Wednesday, September 9, 2015

Five recent books that use cultural anthropology to brilliant effect

Jeff Somers is the author of Lifers, the Avery Cates series from Orbit Books, Chum from Tyrus Books, and We Are Not Good People from Pocket/Gallery. He has published over thirty short stories as well.

At B & N Reads Somers tagged five recent books that use cultural anthropology to brilliant effect, including:
Where’d You Go, Bernadette, by Maria Semple

On the surface, Where’d You Go, Bernadette isn’t anthropological at all—it’s a straight-up novel about a brilliant woman who retreats into home and family life to escape a damaging past, only to run away when things reach a breaking point. Dig deeper, though, and you find a scathing examination of modern Seattle, and the monied-yet-progressive families that send their kids to the Galer School, where Bernadette’s daughter Bee is a student. With a main character transplanted from Los Angeles, the novel serves as a dissection of a particular subculture in a specific city, arguably at a specific period in time, and it is equal parts hilarious and insightful.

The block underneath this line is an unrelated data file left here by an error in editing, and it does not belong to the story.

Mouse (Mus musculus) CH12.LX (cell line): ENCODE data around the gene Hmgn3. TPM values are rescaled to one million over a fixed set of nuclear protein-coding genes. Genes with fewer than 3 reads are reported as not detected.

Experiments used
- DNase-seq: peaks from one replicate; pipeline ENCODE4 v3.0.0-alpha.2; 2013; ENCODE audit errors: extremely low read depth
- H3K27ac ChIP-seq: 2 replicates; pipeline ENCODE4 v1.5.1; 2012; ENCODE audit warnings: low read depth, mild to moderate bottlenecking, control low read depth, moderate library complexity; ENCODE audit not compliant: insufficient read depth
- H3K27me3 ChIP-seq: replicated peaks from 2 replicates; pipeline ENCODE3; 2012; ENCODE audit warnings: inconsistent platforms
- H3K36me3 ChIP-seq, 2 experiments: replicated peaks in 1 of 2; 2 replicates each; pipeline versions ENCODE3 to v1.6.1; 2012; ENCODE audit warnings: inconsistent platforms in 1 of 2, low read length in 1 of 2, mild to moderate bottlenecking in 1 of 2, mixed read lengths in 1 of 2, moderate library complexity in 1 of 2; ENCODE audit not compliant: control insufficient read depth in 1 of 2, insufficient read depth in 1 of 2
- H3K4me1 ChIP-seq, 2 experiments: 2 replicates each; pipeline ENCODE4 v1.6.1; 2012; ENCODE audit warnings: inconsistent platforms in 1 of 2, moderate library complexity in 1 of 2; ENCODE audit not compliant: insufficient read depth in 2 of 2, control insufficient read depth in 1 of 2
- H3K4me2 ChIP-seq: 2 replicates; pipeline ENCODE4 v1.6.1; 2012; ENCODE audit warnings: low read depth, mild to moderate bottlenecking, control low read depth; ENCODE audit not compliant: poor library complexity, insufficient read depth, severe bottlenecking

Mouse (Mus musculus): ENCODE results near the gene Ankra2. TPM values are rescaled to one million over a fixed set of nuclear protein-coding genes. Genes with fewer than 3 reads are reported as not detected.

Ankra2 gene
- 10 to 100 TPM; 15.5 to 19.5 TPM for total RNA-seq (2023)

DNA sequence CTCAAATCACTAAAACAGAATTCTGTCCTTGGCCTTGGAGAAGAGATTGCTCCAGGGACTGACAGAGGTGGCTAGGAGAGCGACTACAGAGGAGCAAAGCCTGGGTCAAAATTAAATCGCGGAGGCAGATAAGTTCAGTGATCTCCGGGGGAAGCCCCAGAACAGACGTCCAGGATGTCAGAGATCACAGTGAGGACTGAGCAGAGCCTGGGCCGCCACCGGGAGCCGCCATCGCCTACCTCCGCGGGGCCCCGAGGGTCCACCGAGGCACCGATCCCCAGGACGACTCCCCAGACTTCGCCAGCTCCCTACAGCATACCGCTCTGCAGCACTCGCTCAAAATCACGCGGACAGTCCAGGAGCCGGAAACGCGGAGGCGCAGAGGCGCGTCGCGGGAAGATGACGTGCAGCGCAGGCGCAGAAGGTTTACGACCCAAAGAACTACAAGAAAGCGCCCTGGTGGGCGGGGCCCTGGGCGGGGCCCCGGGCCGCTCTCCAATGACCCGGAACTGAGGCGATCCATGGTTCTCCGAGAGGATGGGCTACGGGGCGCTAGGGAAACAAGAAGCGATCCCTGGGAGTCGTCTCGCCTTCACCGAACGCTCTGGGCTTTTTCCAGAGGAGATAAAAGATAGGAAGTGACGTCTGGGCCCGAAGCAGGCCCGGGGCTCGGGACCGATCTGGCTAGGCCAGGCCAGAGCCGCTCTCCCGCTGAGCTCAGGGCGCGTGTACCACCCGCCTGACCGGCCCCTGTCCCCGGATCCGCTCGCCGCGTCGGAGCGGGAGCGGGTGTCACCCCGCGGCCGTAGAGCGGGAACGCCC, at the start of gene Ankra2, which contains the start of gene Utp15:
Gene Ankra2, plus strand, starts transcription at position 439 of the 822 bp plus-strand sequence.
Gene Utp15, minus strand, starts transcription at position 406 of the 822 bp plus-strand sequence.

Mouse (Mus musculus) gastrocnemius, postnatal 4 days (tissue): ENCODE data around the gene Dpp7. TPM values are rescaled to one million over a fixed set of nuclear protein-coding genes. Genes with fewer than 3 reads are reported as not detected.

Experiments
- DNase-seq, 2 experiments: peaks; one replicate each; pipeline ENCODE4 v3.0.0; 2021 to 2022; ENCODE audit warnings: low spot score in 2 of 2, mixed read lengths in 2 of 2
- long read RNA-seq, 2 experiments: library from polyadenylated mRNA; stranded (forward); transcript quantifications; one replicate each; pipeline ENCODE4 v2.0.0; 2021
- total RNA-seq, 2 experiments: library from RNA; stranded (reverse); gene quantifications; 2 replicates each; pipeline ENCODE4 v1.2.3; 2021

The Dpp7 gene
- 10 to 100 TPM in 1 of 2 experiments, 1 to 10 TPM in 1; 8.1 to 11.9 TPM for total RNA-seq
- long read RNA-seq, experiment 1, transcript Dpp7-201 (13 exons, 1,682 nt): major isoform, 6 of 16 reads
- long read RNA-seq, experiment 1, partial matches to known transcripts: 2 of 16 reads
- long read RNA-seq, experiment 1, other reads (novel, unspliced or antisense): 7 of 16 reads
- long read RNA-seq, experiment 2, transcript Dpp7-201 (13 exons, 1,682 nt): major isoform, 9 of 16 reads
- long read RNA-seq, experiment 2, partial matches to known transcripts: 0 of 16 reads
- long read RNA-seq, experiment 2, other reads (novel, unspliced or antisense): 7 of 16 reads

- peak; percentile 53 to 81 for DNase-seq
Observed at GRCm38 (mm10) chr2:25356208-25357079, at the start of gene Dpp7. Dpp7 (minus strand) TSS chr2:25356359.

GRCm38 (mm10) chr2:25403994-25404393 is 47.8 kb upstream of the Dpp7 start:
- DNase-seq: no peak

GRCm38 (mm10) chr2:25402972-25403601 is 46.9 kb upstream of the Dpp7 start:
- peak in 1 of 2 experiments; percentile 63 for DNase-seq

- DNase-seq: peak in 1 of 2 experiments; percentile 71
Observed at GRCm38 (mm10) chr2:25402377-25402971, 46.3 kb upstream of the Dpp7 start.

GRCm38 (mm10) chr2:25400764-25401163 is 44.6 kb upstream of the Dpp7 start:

Read about the other entries on the list.

Where’d You Go, Bernadette is among Jeff Somers's top five novels featuring runaway parents, Chrissie Gruebel's seven great books for people who love Modern Family, Charlotte Runcie's ten best bad mothers in literature, Joel Cunningham's seven notable epistolary novels and Chrissie Gruebel's five top books for readers inspired by Nora Ephron.

--Marshal Zeringue